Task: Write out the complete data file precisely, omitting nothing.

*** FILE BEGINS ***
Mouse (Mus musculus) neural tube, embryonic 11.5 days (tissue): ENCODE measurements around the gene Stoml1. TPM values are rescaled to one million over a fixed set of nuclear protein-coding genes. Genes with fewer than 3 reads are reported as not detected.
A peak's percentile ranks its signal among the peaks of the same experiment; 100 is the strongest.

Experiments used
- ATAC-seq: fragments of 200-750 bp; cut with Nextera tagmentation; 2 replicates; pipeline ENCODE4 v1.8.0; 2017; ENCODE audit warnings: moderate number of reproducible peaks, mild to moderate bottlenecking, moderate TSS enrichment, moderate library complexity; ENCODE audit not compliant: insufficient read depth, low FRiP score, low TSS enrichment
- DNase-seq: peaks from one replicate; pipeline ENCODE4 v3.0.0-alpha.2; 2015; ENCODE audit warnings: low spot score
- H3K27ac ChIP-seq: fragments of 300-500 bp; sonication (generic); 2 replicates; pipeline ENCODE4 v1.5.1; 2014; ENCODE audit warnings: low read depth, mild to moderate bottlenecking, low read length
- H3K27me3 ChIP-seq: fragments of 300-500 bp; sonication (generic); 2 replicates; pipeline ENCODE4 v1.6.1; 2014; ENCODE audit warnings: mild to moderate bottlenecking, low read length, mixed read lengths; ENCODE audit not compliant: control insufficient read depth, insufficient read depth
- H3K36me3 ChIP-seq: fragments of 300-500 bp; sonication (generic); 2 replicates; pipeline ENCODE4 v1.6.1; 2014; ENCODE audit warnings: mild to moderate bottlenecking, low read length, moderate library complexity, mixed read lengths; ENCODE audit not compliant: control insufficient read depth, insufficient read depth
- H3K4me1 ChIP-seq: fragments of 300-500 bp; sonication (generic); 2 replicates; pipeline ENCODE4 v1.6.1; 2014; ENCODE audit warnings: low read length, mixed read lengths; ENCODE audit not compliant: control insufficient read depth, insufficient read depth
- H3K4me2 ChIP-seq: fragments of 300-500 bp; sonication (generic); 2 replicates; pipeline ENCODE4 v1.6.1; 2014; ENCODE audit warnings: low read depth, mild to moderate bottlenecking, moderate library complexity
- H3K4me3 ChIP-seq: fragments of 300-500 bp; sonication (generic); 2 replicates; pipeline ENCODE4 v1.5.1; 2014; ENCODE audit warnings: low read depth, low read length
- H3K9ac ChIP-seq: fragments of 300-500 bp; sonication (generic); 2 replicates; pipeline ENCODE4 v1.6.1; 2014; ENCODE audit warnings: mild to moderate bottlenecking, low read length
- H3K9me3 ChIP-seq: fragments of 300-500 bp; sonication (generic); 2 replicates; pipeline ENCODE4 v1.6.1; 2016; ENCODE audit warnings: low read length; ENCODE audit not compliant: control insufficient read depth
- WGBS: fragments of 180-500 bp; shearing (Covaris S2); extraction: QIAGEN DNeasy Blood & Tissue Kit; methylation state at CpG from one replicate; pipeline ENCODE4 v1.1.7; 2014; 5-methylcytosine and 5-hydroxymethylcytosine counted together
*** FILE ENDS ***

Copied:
Mouse (Mus musculus) neural tube, embryonic 11.5 days (tissue): ENCODE measurements around the gene Stoml1. TPM values are rescaled to one million over a fixed set of nuclear protein-coding genes. Genes with fewer than 3 reads are reported as not detected.
A peak's percentile ranks its signal among the peaks of the same experiment; 100 is the strongest.

Experiments used
- ATAC-seq: fragments of 200-750 bp; cut with Nextera tagmentation; 2 replicates; pipeline ENCODE4 v1.8.0; 2017; ENCODE audit warnings: moderate number of reproducible peaks, mild to moderate bottlenecking, moderate TSS enrichment, moderate library complexity; ENCODE audit not compliant: insufficient read depth, low FRiP score, low TSS enrichment
- DNase-seq: peaks from one replicate; pipeline ENCODE4 v3.0.0-alpha.2; 2015; ENCODE audit warnings: low spot score
- H3K27ac ChIP-seq: fragments of 300-500 bp; sonication (generic); 2 replicates; pipeline ENCODE4 v1.5.1; 2014; ENCODE audit warnings: low read depth, mild to moderate bottlenecking, low read length
- H3K27me3 ChIP-seq: fragments of 300-500 bp; sonication (generic); 2 replicates; pipeline ENCODE4 v1.6.1; 2014; ENCODE audit warnings: mild to moderate bottlenecking, low read length, mixed read lengths; ENCODE audit not compliant: control insufficient read depth, insufficient read depth
- H3K36me3 ChIP-seq: fragments of 300-500 bp; sonication (generic); 2 replicates; pipeline ENCODE4 v1.6.1; 2014; ENCODE audit warnings: mild to moderate bottlenecking, low read length, moderate library complexity, mixed read lengths; ENCODE audit not compliant: control insufficient read depth, insufficient read depth
- H3K4me1 ChIP-seq: fragments of 300-500 bp; sonication (generic); 2 replicates; pipeline ENCODE4 v1.6.1; 2014; ENCODE audit warnings: low read length, mixed read lengths; ENCODE audit not compliant: control insufficient read depth, insufficient read depth
- H3K4me2 ChIP-seq: fragments of 300-500 bp; sonication (generic); 2 replicates; pipeline ENCODE4 v1.6.1; 2014; ENCODE audit warnings: low read depth, mild to moderate bottlenecking, moderate library complexity
- H3K4me3 ChIP-seq: fragments of 300-500 bp; sonication (generic); 2 replicates; pipeline ENCODE4 v1.5.1; 2014; ENCODE audit warnings: low read depth, low read length
- H3K9ac ChIP-seq: fragments of 300-500 bp; sonication (generic); 2 replicates; pipeline ENCODE4 v1.6.1; 2014; ENCODE audit warnings: mild to moderate bottlenecking, low read length
- H3K9me3 ChIP-seq: fragments of 300-500 bp; sonication (generic); 2 replicates; pipeline ENCODE4 v1.6.1; 2016; ENCODE audit warnings: low read length; ENCODE audit not compliant: control insufficient read depth
- WGBS: fragments of 180-500 bp; shearing (Covaris S2); extraction: QIAGEN DNeasy Blood & Tissue Kit; methylation state at CpG from one replicate; pipeline ENCODE4 v1.1.7; 2014; 5-methylcytosine and 5-hydroxymethylcytosine counted together